Over the next year, I’m going to be a contributor on the slant33 website. It’s a really great group of contributors (you can see them all here). Last month I wrote on the topic of traditions in youth ministry, and I wanted to share those thoughts with you here.
Creating rituals and traditions in a youth ministry program is a great way to build cohesion and a sense of community. When I started at my current church, I was told about the Pig of Truth and immediately thought it was a bit ridiculous. At the end of each youth group, we get out a little wax pig candle holder and light a votive candle on the inside. Then we pass it around, and only the person holding the pig can talk. Kids have a chance to share what’s going on in their lives and answer a question: Where have I seen God this week?
Before I started doing it weekly, it seemed a little cheesy to me. I think I actually considered how many months would be appropriate before I started to move away from this inherited tradition. But then I started to hear the things the students shared and was pretty amazed. We can have the most ridiculous, goofy games, but for those ten minutes, youth open up their lives and look for where God has been active in their lives. This is a great tradition our youth group has; one that existed before I arrived and one I’m sure will continue after I leave.
I know of some youth ministry programs that have very specific ways that they welcome new students into their programs (for many it involves kidnapping the kids—with parental approval, of course—and having activities that get them acquainted with the youth ministry). These can be exciting traditions that youth will look forward to, creating more interest for the youth program.
Traditions can also help bring about a shared history with youth and the leaders. To have significant and repeated touchstones to look back on seems healthy to me and makes me want to stop and think about those important traditions I had while growing up in the church.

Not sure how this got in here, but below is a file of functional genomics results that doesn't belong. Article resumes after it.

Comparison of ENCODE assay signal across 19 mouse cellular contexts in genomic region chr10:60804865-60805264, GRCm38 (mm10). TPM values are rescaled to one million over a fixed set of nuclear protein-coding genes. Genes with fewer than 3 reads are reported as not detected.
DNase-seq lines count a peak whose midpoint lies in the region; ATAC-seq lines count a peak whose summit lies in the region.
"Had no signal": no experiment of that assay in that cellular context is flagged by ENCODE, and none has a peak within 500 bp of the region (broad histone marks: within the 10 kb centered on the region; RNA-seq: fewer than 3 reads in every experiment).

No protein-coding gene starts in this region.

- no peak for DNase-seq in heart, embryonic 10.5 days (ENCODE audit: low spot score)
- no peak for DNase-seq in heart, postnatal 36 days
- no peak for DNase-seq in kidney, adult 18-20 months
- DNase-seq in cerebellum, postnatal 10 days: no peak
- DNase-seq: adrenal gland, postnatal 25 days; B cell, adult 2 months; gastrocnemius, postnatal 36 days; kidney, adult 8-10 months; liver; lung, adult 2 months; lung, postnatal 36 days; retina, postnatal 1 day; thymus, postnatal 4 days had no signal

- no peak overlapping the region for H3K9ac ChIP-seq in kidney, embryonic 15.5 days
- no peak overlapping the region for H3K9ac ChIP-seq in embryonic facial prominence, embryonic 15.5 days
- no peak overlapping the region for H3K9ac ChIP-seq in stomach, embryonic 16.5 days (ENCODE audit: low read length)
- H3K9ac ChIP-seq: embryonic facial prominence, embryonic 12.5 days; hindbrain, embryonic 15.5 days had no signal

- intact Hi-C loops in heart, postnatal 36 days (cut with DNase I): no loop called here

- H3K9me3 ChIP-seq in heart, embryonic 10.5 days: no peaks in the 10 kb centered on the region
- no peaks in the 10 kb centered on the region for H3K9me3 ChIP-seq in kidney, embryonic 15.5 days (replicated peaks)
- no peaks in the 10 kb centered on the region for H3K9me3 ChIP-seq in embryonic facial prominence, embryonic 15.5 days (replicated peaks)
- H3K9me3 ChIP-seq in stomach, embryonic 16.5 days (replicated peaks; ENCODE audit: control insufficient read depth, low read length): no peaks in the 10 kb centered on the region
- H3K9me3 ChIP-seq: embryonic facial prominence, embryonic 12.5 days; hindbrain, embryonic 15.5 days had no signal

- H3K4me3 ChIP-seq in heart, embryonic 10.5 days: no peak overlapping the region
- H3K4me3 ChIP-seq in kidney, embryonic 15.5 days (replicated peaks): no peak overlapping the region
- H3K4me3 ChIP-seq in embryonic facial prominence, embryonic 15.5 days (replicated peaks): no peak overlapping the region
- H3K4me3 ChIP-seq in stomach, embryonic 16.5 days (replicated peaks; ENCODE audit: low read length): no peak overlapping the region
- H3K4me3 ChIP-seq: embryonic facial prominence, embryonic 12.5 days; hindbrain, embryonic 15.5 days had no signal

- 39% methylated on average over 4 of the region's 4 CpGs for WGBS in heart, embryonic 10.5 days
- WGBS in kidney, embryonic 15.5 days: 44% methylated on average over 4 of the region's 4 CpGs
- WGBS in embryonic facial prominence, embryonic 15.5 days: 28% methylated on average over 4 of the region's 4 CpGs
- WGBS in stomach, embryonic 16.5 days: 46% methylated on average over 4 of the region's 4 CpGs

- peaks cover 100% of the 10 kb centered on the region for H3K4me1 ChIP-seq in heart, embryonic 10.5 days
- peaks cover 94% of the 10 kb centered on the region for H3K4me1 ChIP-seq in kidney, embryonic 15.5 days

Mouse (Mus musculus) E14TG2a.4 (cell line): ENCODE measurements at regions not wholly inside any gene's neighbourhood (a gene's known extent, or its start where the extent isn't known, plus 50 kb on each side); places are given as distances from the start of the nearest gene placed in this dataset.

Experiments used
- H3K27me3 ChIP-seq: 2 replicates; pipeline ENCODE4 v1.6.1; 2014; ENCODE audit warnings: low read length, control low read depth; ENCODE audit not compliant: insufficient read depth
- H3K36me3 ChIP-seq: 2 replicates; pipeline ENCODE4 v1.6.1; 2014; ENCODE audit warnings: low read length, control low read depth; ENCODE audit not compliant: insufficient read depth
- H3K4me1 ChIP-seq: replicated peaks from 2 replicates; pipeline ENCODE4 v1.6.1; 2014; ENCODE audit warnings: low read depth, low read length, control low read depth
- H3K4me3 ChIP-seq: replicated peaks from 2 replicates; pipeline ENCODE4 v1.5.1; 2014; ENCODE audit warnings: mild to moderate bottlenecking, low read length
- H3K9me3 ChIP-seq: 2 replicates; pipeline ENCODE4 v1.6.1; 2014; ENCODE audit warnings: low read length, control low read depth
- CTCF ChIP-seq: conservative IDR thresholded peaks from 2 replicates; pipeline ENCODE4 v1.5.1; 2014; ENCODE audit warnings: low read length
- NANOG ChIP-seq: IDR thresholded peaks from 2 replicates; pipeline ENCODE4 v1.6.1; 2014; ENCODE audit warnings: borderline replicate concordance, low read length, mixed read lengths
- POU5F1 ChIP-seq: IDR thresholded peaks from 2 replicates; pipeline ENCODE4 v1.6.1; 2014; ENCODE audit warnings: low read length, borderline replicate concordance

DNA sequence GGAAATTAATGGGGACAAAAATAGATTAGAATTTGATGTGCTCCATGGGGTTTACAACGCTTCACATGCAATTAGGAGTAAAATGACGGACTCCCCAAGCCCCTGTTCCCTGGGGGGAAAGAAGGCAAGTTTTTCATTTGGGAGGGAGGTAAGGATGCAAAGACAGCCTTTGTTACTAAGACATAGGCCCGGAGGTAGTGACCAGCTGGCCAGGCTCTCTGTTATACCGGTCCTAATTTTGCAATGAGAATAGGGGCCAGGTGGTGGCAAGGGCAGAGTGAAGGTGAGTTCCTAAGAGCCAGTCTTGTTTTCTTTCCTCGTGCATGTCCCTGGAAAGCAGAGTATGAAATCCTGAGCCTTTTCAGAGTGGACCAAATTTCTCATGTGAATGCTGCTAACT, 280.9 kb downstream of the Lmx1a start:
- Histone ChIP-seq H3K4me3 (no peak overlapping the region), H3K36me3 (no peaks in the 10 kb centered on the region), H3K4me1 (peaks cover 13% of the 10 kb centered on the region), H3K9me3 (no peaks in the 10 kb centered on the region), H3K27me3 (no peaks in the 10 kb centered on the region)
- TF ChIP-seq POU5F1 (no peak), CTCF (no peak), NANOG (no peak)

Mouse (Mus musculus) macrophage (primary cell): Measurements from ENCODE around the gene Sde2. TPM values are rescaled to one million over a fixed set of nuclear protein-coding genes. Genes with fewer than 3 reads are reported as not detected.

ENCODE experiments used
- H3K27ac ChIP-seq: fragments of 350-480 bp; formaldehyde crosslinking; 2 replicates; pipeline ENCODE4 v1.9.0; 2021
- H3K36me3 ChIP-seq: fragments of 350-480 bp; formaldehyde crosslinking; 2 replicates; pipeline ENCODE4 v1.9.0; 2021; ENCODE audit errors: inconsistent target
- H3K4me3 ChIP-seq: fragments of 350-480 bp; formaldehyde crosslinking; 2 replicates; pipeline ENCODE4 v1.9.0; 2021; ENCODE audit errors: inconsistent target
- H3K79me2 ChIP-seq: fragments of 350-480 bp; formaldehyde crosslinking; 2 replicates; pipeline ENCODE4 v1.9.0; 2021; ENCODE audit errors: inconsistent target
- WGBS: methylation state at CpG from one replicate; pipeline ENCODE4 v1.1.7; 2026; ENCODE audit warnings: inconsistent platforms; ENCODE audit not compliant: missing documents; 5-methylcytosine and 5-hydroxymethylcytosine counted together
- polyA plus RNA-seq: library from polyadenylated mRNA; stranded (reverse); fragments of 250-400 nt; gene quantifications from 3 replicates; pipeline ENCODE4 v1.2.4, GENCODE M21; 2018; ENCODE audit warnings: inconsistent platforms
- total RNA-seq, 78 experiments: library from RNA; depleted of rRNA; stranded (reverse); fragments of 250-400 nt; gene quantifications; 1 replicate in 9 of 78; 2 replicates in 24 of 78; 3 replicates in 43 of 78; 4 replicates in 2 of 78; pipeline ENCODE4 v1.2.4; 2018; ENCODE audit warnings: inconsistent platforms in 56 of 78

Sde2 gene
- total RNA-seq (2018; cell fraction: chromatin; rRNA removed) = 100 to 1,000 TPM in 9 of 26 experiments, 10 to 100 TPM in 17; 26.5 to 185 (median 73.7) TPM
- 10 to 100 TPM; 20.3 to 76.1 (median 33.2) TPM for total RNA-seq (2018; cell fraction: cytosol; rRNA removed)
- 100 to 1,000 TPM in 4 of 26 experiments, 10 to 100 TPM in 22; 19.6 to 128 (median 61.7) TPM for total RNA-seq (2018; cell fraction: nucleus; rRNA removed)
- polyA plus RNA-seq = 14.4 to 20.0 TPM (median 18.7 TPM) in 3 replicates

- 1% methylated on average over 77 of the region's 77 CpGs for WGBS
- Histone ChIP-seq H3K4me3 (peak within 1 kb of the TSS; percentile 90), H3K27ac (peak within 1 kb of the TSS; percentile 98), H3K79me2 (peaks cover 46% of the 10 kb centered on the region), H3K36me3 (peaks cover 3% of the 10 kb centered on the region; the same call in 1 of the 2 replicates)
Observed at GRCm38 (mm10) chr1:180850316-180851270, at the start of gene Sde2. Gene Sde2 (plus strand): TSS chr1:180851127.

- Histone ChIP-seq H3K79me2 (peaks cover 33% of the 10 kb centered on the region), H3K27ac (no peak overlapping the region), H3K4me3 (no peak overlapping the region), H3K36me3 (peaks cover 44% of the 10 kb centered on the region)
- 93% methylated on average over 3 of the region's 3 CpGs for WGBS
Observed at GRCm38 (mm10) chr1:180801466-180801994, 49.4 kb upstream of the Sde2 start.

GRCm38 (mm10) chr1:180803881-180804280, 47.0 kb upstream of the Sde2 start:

So, traditions can be a great benefit to your ministry. But they can also be dangerous.
When traditions have theological and relational depth, they can be healthy and life giving to a youth ministry. However, when traditions are rooted in the We’ve always done things this way mentality or simply in a specific individual’s personal preferences, they have a tendency to become an unhealthy rut.
Churches aren’t often seen as the most forward-thinking organizations, and sometimes we can get too focused on the past, on the way things have been, instead of being open to the new ways in which the Spirit wants to move. As I mentioned above, it’s a good thing to have traditions in your programs but not if the only reason you’re doing it is because it’s just something you’ve always done. When traditions are seen as sacred cows by some individuals, that’s a pretty good warning sign that there may be something unhealthy going on.
Figuring out how to break those unhealthy traditions (without losing your job, if they are truly sacred cows for the entire congregation) is probably another topic for another series. But I think it’s important to find out what folks value about the tradition. If, through that process, you come to realize there isn’t anything truly beneficial about the tradition, hopefully others will as well, and you’ll be able to find some new avenues for your ministry. But hopefully you’ll find out why one particular tradition is so important, and perhaps there might be other ways that these important needs for the youth could be met. But it’s crucial to realize that these types of changes won’t happen overnight and that a lot of conversation and attempts at understanding all parties will be involved.
Traditions and rituals can be an incredibly important part of your youth ministry. However, if they are unhealthy traditions without strong theological foundations, they can become dangerous, time-consuming distractions from your ministry.